In her debut novel You Too Can Have a Body Like Mine, Alexandra Kleeman draws out these and other forces embedded within the tastes of our daily consumption habits, rendering them before our eyes in a carnival mirror. Kleeman populates her world with barely distinguishable characters. The protagonist (called only “A”) is both obsessed with and repulsed by the wafer-thin personality of her roommate (“B”), A’s mirror-twin who embodies her deepest fears and insecurities. In addition, A is also trying to discover within herself the kind of person that her emotionally comatose boyfriend (“C”) might love. On her television, A is bombarded by ads for food and beauty products that promise to transform her from the inside out. In one series of commercials, a two-dimensional cartoon cat chases after a three-dimensional Little Debbie-type cake. The cake, having greater substance than the cat, refuses to be consumed. And so the cat’s entire existence is bent by an unfulfilled desire to eat and be satisfied. During the day, A earns a living through work as a copyeditor for niche magazines (“Marine Hobbyist” and “New Age Plastics”), cutting the creativity of human language into prefabricated and palatable formulations. Words and ideas, like food, must be rendered fit for mass consumption. When not at home or work, A wanders the labyrinthine aisles of Wally’s — a chain of big box stores in which the items are constantly being relocated so as to prolong the customer’s “buying journey,” multiplying her “product circumstances.” Wally’s is an elaborate and effective riff on the joke that people go to Target for a roll of toilet paper but can’t leave without spending $100, inevitably forgetting the toilet paper. Kleeman excavates this joke and finds within it a self-deprecating salve for shoppers whose consumption habits are fundamentally beyond their control. The consumerism on display in You Too Can Have a Body Like Mine would be hilarious if it weren’t also an uncomfortable indictment of the not-so-invisible hands that shape our unexamined and insatiable taste for things.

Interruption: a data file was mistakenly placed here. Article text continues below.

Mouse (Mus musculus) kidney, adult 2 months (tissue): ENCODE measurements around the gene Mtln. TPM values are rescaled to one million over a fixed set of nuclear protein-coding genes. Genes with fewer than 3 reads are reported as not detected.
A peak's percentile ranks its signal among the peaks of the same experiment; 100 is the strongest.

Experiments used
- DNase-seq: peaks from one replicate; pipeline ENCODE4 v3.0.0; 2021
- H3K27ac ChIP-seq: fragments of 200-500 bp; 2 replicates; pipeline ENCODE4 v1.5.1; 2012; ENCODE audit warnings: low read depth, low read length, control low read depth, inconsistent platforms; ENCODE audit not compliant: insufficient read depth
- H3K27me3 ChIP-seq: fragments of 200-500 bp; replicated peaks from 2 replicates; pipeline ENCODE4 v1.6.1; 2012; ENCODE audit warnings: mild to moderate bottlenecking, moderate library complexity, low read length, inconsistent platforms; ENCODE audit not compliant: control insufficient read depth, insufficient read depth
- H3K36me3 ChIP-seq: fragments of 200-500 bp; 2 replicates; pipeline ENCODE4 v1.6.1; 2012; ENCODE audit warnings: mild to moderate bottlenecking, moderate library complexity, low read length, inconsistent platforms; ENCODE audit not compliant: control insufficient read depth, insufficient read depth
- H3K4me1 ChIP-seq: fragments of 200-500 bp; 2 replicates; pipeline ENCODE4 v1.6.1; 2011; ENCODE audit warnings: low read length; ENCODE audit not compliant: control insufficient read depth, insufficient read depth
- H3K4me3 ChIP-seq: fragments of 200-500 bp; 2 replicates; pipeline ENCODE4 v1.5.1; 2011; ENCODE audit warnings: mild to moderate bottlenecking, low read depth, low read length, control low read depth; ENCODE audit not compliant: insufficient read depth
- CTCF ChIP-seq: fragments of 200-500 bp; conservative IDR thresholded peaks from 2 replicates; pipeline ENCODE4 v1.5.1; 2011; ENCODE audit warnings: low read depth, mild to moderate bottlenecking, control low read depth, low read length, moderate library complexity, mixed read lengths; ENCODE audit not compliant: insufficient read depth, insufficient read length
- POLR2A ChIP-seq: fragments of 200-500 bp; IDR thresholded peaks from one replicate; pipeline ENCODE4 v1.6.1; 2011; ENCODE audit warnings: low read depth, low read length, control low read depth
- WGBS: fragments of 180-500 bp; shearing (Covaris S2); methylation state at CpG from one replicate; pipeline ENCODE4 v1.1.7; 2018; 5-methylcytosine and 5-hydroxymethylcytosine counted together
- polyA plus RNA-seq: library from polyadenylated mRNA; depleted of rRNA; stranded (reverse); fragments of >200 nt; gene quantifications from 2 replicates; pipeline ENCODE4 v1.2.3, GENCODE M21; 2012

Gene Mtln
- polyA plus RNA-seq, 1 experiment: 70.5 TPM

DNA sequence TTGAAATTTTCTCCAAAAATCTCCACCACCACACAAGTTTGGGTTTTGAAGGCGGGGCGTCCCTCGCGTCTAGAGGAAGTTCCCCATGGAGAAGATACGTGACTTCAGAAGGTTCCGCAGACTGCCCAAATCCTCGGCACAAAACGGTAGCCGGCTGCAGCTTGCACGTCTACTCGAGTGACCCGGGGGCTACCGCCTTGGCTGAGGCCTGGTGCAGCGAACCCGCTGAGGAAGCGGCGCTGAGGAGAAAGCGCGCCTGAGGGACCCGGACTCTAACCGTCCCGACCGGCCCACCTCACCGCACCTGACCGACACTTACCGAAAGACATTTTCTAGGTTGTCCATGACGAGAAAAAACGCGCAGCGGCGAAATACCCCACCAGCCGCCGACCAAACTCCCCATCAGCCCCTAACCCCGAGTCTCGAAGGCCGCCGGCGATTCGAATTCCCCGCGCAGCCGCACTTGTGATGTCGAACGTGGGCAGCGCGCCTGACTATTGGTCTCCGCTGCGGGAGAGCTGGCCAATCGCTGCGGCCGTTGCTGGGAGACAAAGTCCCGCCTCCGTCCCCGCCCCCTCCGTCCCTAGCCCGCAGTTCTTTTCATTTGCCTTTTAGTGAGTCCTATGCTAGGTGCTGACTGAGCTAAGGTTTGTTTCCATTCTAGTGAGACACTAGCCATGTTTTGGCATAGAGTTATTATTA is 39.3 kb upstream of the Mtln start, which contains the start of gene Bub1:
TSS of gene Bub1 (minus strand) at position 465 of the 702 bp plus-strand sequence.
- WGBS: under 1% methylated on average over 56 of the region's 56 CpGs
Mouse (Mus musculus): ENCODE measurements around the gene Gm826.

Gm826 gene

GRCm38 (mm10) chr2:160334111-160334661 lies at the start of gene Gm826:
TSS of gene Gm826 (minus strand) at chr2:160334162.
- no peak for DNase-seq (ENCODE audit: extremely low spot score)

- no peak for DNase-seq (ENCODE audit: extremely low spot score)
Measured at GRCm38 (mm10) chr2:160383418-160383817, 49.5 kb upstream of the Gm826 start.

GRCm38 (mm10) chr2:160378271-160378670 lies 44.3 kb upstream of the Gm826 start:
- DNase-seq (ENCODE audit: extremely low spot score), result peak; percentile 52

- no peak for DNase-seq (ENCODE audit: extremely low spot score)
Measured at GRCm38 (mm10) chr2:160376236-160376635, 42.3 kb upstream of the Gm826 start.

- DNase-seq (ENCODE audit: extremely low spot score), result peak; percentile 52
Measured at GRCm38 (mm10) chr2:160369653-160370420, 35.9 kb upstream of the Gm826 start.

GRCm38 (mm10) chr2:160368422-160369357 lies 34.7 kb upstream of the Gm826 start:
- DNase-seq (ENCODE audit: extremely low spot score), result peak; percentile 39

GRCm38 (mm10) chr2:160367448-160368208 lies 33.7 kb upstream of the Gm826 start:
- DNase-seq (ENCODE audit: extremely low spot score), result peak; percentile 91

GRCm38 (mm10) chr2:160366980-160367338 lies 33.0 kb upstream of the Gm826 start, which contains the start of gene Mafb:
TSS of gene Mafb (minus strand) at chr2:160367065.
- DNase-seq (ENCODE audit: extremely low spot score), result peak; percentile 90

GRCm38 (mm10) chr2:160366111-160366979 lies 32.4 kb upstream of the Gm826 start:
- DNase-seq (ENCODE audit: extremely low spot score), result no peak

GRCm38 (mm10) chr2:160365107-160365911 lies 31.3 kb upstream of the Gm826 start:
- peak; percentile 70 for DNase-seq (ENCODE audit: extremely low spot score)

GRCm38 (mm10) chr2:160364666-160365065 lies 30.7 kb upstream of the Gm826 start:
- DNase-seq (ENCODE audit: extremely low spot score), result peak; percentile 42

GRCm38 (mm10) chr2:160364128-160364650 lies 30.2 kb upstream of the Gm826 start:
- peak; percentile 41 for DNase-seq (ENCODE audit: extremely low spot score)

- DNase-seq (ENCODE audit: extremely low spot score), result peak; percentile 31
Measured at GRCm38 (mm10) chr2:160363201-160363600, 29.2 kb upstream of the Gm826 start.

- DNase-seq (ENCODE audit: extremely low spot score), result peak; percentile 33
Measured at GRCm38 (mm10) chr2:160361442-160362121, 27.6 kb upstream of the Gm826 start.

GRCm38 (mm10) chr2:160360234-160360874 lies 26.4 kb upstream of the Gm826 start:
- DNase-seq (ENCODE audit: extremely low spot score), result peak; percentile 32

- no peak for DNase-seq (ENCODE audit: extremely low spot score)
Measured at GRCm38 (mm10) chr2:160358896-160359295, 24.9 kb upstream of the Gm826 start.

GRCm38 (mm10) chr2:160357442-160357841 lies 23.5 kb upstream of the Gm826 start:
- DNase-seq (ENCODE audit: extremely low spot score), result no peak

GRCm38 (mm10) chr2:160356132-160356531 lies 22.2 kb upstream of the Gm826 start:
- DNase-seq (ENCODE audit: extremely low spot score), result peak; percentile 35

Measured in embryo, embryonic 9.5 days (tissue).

Kleeman places A within a faceless suburban sprawl of similarly and dramatically isolated consumers. Some are burdened by the constant recognition of who they must be for loved ones. Others are disoriented by an inability to distinguish themselves from anyone else. A and B seem to waver between these two poles. Their sense of self always bloated by overdetermination and yet never weighty enough to feel anchored, substantial. In the world of Kleeman’s novel, the exhaustion produced by a culture of consumption is inescapable. Disillusioned middle-aged men are ghosting their families at alarming rates. At local Wally’s branches, a customer has bought up all the veal in an act of protest against those who produce and those who eat the tender meat. But in trying to prevent the already-packaged animal from becoming food, he created an even higher demand for the product. His act of moral outrage inevitably turns him into a spokesman for the very item he was trying to rescue. And a popular reality show called “That’s My Partner!” puts love on the line through a series of challenges in which one partner must correctly identify the other from among a group of people who all dress and behave identically. Failure to recognize one’s partner results in a legal dissolution of the relationship. Lurking behind all these curious (but not obviously sinister) affairs is a mysterious religious organization called the Church of the Conjoined Eaters. Its members leave graffiti and Bible tracts around town, identifying themselves by their motto: “He who sits next to me, may we eat as one.”